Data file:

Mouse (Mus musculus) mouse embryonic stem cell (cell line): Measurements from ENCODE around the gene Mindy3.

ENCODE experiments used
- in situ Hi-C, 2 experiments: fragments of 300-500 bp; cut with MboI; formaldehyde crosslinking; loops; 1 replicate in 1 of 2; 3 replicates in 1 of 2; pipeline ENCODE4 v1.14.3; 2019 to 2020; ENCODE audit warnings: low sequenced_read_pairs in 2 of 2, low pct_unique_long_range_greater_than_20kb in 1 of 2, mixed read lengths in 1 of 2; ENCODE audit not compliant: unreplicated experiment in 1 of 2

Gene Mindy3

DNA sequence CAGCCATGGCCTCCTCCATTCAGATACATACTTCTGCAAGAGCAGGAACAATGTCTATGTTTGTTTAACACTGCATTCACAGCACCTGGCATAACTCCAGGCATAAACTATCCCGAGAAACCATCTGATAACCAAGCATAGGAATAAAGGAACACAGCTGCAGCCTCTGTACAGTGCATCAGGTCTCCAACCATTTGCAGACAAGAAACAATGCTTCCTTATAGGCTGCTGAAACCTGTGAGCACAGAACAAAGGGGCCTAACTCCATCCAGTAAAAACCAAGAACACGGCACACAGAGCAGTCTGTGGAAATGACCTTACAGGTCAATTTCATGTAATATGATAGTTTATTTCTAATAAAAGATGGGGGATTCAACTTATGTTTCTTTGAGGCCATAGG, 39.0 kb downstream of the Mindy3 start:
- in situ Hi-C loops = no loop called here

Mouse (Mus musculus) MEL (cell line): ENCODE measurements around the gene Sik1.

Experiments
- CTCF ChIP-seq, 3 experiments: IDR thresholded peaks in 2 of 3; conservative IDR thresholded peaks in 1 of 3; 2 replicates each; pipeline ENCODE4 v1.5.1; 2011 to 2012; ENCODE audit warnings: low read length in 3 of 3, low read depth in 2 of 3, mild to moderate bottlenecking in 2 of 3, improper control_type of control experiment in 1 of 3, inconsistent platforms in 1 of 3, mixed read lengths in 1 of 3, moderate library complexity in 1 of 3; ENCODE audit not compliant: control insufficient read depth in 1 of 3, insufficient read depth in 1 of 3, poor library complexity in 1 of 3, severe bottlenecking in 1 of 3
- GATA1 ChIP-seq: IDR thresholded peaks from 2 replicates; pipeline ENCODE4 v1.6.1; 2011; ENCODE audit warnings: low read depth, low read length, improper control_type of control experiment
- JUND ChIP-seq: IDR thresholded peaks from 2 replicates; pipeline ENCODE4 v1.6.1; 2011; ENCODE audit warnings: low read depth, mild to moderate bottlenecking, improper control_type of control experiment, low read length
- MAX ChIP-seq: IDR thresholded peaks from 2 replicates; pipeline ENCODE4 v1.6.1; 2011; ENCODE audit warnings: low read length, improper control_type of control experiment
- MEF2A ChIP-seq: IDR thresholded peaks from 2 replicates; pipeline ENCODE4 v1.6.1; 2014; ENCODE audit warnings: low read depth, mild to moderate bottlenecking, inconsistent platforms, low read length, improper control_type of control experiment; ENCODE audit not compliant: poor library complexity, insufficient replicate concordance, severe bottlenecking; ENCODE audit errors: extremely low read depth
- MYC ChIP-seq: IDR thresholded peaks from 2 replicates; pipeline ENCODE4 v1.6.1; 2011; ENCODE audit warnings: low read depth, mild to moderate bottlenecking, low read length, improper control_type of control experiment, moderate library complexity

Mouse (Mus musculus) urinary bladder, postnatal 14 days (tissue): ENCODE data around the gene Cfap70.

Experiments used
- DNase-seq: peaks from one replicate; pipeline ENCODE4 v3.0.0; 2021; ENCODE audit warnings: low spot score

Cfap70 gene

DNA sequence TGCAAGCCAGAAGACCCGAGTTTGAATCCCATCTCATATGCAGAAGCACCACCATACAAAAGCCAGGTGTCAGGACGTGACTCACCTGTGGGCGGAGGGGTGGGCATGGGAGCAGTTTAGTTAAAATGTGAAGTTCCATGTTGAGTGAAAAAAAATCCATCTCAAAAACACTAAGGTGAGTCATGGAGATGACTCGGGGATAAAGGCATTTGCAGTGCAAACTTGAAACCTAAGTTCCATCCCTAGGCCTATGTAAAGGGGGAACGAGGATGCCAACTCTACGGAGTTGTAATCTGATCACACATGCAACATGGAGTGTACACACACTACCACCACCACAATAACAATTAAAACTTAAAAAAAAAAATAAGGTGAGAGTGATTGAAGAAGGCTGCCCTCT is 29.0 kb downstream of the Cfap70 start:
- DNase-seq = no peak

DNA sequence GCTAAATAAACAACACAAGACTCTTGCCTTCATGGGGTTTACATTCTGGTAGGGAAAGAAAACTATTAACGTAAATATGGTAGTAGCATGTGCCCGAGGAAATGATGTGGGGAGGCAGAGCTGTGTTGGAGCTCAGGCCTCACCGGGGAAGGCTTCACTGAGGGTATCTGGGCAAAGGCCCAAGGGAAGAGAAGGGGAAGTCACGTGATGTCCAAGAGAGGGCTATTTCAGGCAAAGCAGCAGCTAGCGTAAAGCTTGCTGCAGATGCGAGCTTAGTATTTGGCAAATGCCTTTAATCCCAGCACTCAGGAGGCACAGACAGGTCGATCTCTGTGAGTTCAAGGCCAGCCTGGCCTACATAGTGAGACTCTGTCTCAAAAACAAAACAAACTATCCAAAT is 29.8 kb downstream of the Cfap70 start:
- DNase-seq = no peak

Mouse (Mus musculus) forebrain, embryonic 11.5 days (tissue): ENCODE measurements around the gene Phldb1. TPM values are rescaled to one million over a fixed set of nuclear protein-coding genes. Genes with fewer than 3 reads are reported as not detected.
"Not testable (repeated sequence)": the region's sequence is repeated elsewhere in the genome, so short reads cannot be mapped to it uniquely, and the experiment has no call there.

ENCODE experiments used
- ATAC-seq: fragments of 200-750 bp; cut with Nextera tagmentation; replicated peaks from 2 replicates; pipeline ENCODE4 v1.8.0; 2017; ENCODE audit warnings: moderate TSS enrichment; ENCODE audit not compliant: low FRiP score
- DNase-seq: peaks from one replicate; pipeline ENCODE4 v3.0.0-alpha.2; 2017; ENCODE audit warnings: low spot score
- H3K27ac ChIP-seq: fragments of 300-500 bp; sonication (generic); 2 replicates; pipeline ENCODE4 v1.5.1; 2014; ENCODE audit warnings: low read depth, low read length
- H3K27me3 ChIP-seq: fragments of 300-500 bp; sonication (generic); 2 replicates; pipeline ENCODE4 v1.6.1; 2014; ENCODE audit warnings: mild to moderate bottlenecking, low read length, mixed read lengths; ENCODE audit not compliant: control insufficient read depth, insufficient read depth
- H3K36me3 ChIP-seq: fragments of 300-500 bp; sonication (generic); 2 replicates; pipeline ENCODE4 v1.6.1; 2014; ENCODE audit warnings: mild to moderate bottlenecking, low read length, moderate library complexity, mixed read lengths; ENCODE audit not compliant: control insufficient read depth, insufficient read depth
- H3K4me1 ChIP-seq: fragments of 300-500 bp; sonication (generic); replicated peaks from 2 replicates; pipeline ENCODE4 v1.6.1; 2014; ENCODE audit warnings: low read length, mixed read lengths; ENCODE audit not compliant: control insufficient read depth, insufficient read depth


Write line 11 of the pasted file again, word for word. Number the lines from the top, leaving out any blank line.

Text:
- JUND ChIP-seq: IDR thresholded peaks from 2 replicates; pipeline ENCODE4 v1.6.1; 2011; ENCODE audit warnings: low read depth, mild to moderate bottlenecking, improper control_type of control experiment, low read length